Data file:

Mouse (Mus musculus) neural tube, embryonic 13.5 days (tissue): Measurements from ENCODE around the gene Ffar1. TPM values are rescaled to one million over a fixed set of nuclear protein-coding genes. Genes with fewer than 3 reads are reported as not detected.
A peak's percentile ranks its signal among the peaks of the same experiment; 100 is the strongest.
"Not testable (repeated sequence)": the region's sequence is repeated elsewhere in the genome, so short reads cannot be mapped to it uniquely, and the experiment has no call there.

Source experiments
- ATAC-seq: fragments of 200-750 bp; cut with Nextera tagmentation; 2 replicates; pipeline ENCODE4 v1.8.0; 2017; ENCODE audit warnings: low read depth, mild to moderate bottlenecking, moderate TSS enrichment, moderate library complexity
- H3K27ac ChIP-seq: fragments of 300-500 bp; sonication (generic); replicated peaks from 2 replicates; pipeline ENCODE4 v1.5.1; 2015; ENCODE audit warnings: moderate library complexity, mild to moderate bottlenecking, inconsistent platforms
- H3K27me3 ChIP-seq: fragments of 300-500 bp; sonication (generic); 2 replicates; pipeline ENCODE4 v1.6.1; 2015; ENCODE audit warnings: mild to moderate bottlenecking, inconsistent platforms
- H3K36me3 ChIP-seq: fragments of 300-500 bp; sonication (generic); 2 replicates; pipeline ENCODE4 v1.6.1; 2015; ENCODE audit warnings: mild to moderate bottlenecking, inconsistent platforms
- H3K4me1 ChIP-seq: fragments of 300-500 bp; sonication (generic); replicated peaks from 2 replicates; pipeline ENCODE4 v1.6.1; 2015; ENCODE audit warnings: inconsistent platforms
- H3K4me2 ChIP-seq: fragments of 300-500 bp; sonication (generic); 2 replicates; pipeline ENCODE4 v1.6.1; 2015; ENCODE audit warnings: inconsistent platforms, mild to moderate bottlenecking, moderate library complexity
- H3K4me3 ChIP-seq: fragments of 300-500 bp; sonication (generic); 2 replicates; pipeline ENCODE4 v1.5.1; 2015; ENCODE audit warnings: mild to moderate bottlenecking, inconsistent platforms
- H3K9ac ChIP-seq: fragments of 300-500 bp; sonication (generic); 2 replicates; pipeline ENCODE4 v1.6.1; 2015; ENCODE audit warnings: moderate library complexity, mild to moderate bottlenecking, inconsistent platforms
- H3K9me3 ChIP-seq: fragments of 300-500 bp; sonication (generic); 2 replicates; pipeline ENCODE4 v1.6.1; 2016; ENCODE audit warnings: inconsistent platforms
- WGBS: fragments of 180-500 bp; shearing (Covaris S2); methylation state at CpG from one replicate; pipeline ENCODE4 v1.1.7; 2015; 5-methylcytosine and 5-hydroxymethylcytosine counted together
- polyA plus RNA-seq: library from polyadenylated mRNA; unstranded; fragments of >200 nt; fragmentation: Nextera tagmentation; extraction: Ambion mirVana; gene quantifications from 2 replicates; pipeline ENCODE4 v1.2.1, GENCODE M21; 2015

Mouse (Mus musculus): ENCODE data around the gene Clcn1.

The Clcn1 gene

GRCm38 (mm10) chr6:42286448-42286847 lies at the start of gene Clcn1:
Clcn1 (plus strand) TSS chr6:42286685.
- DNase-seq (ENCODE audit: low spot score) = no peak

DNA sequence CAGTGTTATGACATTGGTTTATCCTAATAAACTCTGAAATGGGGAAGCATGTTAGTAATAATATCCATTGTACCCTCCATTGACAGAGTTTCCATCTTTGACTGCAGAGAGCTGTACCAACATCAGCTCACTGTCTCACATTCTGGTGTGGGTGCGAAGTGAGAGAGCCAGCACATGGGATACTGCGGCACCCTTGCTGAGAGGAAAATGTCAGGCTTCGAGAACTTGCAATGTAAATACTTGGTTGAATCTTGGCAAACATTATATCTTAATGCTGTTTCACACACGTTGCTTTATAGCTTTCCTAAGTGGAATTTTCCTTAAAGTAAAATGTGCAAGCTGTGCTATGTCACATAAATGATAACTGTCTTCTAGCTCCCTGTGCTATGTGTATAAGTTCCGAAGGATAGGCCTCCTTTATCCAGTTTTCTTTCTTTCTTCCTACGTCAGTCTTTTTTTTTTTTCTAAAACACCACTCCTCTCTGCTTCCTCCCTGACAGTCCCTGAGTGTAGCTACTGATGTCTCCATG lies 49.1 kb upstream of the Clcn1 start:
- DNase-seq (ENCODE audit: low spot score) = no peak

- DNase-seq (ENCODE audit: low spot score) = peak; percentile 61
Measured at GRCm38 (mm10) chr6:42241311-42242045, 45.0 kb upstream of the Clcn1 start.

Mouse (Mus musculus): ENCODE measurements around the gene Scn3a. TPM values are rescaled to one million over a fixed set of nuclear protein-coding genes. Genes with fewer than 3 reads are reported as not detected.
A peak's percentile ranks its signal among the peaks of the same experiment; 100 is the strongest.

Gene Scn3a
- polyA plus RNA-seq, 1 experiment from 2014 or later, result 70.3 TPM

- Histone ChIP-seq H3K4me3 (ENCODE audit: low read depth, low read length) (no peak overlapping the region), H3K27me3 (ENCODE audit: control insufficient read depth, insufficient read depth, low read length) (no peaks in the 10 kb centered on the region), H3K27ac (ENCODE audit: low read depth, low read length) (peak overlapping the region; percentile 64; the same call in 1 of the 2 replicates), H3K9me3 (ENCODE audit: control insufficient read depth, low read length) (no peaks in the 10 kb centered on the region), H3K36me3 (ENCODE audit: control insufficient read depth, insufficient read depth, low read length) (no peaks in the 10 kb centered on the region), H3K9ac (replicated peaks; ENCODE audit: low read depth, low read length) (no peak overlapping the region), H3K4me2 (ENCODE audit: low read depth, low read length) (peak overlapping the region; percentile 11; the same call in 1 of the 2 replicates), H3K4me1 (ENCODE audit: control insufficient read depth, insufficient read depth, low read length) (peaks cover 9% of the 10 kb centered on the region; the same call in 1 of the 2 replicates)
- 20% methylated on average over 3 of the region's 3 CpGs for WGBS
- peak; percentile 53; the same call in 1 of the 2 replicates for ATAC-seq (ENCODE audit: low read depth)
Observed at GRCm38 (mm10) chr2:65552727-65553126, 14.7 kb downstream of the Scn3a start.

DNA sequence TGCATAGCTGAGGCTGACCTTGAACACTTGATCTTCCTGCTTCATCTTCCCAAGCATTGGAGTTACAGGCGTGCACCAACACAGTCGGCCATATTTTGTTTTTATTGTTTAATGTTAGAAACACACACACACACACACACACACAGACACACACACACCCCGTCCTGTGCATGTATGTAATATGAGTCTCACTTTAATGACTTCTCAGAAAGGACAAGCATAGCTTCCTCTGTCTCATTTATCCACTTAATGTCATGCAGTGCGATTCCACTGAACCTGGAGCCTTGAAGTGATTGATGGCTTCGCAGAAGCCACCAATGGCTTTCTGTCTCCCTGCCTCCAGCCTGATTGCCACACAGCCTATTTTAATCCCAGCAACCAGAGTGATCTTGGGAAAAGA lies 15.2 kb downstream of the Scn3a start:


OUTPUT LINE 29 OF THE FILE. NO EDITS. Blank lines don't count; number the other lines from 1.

- Histone ChIP-seq H3K4me3 (ENCODE audit: low read depth, low read length) (no peak overlapping the region), H3K27me3 (ENCODE audit: control insufficient read depth, insufficient read depth, low read length) (no peaks in the 10 kb centered on the region), H3K27ac (ENCODE audit: low read depth, low read length) (peak overlapping the region; percentile 64; the same call in 1 of the 2 replicates), H3K9me3 (ENCODE audit: control insufficient read depth, low read length) (no peaks in the 10 kb centered on the region), H3K36me3 (ENCODE audit: control insufficient read depth, insufficient read depth, low read length) (no peaks in the 10 kb centered on the region), H3K9ac (replicated peaks; ENCODE audit: low read depth, low read length) (no peak overlapping the region), H3K4me2 (ENCODE audit: low read depth, low read length) (peak overlapping the region; percentile 11; the same call in 1 of the 2 replicates), H3K4me1 (ENCODE audit: control insufficient read depth, insufficient read depth, low read length) (peaks cover 9% of the 10 kb centered on the region; the same call in 1 of the 2 replicates)